What is Hypoglycemic Unawareness?

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What is Hypoglycemic Unawareness?

Question:

Hi fellow DiabetesSisters,

This past weekend, I had a very frightening experience that I would like to share with you in hopes of making everyone more aware. As a person with Type 1 diabetes, I have certainly had my share of low blood sugar. Technically, low blood sugar is defined as any number less than 70 mg/dl. Hypoglycemia is the result of excess insulin in the blood which causes the sugar level to drop. Symptoms can vary from person to person as well as in severity but most commonly people feel shaky, sweaty, rapid heart rate, and anxiety, irritability. We all are usually aware of our symptoms and treat with the appropriate 15 grams of carbohydrate and within 10- 15 minutes, we feel better and the hypoglycemia goes away. If the symptoms are ignored, or no treatment is given, blood sugar could continue to fall, which can result in behavior change, confusion, stupor, and unconsciousness. Usually when a person’s blood sugar drops, the body releases the hormones glucagon and epinephrine. Glucagon spurs the liver to release stored glucose and epinephrine signals the liver to produce more glucose. These hormones are also responsible for the warning signs of hypoglycemia.

Answer:

Some of us may no longer have these typical warning signs of low blood sugar. We do not feel them either at all or not every time. This situation is called hypoglycemia unawareness - simply you are not aware of the low sugar. It can be caused by nerve damage that affects the body’s ability to secrete epinephrine. People with type 1 diabetes can have impaired epinephrine secretion. Often people with very tight blood glucose control may also lose their ability to sense low sugars. Often, we healthcare people will advise our patients with hypoglycemia unawareness to let their blood sugars “run a little higher” to help reestablish those symptoms of hypoglycemia. With out those warning signs, again, a person may end up with a severe low leading to confusion, disorientation or unconsciousness. Sometimes, the symptoms may come back after a period of higher blood sugars but sometimes they do not. People with hypoglycemia unawareness need to be very vigilant about checking their blood sugar to protect themselves and those around them.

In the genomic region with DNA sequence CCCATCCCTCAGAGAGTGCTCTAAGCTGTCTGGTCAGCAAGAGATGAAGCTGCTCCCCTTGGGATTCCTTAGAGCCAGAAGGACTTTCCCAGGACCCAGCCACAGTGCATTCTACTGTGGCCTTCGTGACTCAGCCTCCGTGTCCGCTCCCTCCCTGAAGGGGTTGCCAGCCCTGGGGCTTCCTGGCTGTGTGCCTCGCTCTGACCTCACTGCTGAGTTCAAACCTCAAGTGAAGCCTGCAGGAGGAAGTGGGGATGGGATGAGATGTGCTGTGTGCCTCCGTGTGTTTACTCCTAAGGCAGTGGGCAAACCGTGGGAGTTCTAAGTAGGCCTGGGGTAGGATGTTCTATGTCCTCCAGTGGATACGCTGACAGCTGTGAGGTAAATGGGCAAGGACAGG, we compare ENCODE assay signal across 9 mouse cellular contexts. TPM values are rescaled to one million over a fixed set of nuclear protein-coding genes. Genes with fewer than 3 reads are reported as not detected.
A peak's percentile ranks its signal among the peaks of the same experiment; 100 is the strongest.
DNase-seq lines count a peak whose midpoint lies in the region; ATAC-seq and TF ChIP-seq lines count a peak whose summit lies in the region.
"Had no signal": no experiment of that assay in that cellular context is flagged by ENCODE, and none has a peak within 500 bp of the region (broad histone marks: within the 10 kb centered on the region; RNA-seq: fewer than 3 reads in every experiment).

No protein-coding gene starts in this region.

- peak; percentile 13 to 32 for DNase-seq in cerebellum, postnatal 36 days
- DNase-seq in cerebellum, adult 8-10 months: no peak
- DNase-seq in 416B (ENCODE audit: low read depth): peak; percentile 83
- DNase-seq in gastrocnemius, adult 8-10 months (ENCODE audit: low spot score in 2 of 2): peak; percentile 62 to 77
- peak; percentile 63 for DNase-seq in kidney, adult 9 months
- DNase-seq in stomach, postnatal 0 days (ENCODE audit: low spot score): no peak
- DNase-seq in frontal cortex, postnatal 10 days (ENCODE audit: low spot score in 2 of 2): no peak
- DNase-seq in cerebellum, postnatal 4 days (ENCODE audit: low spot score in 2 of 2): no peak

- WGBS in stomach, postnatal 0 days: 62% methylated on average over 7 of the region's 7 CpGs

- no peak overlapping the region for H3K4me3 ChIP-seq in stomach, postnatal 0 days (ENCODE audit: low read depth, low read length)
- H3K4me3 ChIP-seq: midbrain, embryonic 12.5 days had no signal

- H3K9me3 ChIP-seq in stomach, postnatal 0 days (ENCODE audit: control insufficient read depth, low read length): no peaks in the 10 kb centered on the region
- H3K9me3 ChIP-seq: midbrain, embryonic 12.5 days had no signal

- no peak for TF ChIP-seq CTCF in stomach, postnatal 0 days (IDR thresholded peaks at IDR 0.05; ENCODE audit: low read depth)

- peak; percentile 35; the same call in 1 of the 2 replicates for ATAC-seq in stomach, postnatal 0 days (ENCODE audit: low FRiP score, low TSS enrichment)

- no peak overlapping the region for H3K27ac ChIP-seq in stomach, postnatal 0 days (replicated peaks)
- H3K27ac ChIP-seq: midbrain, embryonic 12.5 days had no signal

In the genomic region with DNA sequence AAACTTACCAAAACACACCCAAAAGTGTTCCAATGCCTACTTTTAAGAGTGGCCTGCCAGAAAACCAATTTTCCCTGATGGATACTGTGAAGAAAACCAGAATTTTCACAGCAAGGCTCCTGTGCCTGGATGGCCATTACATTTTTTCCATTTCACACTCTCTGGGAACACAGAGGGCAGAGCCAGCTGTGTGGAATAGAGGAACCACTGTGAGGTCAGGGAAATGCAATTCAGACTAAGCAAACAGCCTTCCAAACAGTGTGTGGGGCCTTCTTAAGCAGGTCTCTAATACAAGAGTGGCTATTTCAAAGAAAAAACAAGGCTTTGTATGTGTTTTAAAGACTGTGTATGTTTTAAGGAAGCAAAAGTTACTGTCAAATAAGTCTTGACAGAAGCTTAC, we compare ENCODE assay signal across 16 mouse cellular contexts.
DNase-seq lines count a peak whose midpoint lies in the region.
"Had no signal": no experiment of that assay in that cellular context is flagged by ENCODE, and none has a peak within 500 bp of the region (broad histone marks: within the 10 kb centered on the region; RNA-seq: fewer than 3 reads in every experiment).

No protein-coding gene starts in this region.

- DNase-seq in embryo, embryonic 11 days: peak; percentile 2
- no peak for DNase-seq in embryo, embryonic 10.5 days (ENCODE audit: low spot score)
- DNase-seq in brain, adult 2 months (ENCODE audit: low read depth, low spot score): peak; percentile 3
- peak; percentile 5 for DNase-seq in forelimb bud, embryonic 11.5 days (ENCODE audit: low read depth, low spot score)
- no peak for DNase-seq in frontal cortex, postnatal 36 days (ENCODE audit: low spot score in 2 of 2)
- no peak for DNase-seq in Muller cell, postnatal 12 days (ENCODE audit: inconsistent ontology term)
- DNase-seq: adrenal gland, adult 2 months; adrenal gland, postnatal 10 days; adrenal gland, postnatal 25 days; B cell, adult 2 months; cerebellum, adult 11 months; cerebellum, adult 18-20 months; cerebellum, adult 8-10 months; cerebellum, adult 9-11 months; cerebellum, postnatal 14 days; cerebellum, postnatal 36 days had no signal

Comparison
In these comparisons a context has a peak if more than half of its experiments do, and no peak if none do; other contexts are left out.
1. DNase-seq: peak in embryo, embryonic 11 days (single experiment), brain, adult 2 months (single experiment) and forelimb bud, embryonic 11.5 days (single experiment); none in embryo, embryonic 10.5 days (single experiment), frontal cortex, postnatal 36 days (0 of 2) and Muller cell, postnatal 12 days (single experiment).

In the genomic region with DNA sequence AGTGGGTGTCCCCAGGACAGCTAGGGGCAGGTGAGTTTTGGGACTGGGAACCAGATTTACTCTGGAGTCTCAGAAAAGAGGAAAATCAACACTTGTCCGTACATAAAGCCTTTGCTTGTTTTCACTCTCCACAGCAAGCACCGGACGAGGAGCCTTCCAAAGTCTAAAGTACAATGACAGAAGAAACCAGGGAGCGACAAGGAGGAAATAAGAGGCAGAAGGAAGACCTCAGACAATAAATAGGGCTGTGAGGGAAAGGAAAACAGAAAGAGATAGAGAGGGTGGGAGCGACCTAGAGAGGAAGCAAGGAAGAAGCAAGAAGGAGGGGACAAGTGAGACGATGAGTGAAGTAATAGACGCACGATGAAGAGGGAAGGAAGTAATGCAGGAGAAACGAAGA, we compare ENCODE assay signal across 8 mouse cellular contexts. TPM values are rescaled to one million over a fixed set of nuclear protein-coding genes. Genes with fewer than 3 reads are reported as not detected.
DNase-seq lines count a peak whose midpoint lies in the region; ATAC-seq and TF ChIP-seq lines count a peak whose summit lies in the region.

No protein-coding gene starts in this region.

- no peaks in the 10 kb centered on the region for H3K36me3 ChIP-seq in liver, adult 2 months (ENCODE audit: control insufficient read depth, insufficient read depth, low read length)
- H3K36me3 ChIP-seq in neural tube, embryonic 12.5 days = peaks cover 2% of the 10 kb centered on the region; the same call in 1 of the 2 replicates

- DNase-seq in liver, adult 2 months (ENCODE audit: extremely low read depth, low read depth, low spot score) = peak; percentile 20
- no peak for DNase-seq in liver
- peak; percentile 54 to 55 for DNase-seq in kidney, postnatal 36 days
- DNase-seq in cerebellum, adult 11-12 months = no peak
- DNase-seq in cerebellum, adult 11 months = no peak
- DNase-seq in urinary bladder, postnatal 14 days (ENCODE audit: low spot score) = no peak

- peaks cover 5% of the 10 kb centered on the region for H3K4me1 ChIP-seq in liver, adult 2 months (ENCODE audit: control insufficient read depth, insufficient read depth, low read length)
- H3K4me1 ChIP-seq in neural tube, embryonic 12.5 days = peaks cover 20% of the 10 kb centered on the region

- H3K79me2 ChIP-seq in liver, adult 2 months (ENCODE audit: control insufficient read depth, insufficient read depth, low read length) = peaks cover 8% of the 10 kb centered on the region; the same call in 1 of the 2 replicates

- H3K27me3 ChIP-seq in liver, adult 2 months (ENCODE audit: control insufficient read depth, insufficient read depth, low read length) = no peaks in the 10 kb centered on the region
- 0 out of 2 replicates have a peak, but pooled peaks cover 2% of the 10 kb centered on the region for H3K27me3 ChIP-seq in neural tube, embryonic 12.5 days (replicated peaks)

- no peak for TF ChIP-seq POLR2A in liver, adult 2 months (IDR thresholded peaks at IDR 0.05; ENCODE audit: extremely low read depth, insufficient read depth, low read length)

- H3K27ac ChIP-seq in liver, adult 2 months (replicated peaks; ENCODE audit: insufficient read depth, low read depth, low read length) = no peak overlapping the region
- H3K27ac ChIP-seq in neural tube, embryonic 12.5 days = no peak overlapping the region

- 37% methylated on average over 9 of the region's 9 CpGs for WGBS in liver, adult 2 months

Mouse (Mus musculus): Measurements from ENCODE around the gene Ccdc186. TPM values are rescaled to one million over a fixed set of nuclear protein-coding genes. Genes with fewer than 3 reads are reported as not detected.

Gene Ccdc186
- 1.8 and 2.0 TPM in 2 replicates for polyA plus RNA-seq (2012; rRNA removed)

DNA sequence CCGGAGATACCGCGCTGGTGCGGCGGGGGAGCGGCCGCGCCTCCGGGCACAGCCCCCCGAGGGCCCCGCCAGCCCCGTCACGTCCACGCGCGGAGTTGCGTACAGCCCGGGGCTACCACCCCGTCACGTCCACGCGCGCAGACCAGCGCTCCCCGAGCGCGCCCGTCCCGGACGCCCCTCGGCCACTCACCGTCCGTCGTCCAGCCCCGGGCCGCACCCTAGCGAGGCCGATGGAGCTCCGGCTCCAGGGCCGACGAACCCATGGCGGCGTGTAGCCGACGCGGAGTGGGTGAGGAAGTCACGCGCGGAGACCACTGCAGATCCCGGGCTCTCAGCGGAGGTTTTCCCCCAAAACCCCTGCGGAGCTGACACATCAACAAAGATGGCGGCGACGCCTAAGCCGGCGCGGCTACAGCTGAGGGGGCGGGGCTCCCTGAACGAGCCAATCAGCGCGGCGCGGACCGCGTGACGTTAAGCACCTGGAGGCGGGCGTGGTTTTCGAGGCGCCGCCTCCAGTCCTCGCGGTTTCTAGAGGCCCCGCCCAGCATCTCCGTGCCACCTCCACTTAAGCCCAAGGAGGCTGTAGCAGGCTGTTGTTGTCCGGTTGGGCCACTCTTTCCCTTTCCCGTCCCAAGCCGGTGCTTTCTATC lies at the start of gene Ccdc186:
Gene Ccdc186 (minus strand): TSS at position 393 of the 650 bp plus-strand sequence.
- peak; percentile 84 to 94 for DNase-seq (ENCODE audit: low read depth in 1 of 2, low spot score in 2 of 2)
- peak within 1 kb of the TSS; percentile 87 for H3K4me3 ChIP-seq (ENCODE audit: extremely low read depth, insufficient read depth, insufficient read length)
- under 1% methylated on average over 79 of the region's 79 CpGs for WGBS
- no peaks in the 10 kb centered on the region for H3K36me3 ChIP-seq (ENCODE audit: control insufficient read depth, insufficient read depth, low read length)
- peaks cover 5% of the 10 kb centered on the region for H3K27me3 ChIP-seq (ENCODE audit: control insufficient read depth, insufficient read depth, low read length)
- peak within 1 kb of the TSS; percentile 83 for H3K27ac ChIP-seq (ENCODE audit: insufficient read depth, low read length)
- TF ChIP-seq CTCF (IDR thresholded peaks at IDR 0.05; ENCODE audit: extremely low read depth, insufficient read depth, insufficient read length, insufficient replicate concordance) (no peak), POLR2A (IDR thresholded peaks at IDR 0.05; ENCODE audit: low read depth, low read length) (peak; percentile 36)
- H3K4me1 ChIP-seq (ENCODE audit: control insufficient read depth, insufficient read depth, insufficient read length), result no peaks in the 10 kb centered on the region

Here’s my story. As you may know, I’ve had diabetes for 41 years and again have had my share of low sugars. I also do not always feel my lows so yes I too have hypoglycemia unawareness. I have found myself many times needing someone’s help when I have been “out in the north 40” so to speak. This past Sunday, I had to get up very early as I was going to be in a horse show. So at 4:30 am I awoke, checked my BG which was high at 200mg/dl. I took my usual correction dose and changed my pump site as well. I packed my car with all I would need for the day, let the dog out and was on my way to the barn to load my horse on the trailer and get to the show. I checked the time in my car and it was 5:38 am. I drove about a mile down the road and that’s the last thing I remember until I found myself on a dirt road trying to back up my car. Two people were out side my car window telling me I was about to run into a ditch. I rolled down the window and asked them where I was. They thought I was drunk and tried to take my keys away from me. I told them I had diabetes and needed to check my blood sugar. One of them said his grandmother had diabetes. My blood sugar at that time was 40mg/dl. They gave me some Gatorade and I found some glucose tabs in my purse which I also ate. My blood glucose rose to 75 mg/dl within about 15 minutes. By this time it was about 6:10 am. I had driven about 10-15 miles from my house pretty much unconscious and somehow ended upon a dead end street in another town. Thank God I didn’t hurt anyone or myself and that these two people were so nice to me. They led me back to the main road and off I drove to the barn to try to make it to the horse show. I admit I was a bit disoriented by this whole thing but made it to and through the horse show and even won a few ribbons. But by the end of the day, the gravity of this situation hit me. Wow I really need to pay closer attention especially when I am going to be driving. I already check my blood sugar about 10 times a day but I just need to remember even when I am in a hurry, trying to get a million things done that with diabetes not everything happens the same way every time so double checking blood sugar before getting behind the wheel of a car is my new rule.